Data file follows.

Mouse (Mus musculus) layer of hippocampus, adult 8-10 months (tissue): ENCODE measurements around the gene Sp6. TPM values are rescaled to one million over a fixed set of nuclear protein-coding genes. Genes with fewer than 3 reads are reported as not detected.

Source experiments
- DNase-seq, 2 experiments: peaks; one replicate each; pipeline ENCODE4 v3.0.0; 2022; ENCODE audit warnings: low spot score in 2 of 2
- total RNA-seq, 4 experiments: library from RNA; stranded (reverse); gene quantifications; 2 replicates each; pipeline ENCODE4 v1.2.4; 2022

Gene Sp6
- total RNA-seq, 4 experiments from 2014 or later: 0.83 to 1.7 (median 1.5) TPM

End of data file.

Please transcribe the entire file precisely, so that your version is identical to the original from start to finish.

Mouse (Mus musculus) layer of hippocampus, adult 8-10 months (tissue): ENCODE measurements around the gene Sp6. TPM values are rescaled to one million over a fixed set of nuclear protein-coding genes. Genes with fewer than 3 reads are reported as not detected.

Source experiments
- DNase-seq, 2 experiments: peaks; one replicate each; pipeline ENCODE4 v3.0.0; 2022; ENCODE audit warnings: low spot score in 2 of 2
- total RNA-seq, 4 experiments: library from RNA; stranded (reverse); gene quantifications; 2 replicates each; pipeline ENCODE4 v1.2.4; 2022

Gene Sp6
- total RNA-seq, 4 experiments from 2014 or later: 0.83 to 1.7 (median 1.5) TPM